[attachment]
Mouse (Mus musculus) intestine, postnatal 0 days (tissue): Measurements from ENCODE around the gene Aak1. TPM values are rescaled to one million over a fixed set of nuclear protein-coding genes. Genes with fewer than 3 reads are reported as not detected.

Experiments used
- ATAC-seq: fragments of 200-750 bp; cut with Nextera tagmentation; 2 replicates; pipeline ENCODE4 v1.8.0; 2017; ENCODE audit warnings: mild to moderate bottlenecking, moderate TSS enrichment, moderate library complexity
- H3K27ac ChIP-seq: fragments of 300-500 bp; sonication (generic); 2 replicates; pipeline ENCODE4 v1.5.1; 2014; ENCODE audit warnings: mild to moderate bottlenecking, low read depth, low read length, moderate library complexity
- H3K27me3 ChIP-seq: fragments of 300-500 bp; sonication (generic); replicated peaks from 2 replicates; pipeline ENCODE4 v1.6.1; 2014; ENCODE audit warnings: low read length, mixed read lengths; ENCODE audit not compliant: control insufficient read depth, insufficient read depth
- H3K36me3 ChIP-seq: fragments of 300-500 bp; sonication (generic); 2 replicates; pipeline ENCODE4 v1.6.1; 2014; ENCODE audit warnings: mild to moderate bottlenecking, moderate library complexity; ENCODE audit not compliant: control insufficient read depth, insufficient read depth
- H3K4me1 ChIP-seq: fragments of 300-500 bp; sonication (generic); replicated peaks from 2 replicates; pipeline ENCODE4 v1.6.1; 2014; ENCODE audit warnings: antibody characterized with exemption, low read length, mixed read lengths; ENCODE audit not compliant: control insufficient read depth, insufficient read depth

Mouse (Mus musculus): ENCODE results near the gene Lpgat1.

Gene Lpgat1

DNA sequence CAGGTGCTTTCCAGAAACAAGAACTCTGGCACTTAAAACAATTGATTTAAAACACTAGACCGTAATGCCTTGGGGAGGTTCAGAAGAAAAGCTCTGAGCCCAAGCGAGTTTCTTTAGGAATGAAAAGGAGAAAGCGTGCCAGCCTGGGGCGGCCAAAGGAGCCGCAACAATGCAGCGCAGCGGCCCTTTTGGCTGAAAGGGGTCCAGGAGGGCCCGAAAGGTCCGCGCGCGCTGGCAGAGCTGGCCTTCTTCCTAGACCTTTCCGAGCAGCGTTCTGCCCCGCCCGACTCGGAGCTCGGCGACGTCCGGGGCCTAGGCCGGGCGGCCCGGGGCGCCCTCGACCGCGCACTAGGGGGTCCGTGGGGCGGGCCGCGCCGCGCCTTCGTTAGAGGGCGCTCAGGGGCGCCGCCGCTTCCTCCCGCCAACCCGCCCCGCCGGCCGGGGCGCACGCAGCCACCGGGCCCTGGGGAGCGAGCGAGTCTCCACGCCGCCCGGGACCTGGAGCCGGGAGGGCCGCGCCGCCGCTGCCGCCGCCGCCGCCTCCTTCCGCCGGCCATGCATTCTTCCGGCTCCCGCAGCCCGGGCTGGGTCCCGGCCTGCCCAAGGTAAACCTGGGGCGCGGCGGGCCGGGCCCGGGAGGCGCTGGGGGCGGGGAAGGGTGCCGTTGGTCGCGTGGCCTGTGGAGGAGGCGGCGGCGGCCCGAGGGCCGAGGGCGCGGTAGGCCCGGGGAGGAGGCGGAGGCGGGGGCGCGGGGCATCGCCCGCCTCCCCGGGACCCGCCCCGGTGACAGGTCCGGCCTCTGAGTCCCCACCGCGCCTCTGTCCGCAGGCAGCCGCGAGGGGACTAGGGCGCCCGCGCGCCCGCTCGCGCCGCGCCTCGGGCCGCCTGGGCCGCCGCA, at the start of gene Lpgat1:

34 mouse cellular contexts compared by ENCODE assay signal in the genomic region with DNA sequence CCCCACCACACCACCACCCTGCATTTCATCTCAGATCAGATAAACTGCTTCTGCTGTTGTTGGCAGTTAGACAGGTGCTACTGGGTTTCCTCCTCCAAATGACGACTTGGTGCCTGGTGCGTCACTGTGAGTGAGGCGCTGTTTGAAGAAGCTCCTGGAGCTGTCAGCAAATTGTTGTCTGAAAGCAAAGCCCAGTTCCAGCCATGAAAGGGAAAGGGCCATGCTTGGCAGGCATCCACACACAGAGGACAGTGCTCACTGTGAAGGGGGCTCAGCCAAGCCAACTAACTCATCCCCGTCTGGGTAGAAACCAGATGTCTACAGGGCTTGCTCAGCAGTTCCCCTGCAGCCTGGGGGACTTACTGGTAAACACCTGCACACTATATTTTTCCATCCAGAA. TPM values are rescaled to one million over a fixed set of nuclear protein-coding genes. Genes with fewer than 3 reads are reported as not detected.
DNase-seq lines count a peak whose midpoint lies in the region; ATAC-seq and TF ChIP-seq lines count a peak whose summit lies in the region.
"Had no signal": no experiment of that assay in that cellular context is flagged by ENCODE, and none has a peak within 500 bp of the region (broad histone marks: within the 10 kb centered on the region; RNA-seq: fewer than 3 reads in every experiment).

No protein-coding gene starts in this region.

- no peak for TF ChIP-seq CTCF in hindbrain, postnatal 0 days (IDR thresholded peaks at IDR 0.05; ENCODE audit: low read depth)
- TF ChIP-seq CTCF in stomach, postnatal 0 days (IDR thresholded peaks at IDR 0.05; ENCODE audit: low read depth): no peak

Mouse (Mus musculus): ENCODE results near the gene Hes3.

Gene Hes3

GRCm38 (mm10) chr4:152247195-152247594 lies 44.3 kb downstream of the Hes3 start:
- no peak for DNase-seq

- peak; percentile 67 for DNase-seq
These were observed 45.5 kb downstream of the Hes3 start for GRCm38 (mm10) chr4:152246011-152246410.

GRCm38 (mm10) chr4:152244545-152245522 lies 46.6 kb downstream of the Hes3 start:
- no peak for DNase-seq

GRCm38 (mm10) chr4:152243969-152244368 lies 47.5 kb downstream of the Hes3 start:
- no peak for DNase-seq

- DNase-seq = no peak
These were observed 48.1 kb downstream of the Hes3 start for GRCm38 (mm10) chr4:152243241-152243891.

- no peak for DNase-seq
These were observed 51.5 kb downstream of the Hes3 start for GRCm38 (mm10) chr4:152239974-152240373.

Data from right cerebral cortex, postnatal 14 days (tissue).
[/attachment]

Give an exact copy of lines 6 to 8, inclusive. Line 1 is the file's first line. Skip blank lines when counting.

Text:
- H3K36me3 ChIP-seq: fragments of 300-500 bp; sonication (generic); 2 replicates; pipeline ENCODE4 v1.6.1; 2014; ENCODE audit warnings: mild to moderate bottlenecking, moderate library complexity; ENCODE audit not compliant: control insufficient read depth, insufficient read depth
- H3K4me1 ChIP-seq: fragments of 300-500 bp; sonication (generic); replicated peaks from 2 replicates; pipeline ENCODE4 v1.6.1; 2014; ENCODE audit warnings: antibody characterized with exemption, low read length, mixed read lengths; ENCODE audit not compliant: control insufficient read depth, insufficient read depth

Mouse (Mus musculus): ENCODE results near the gene Lpgat1.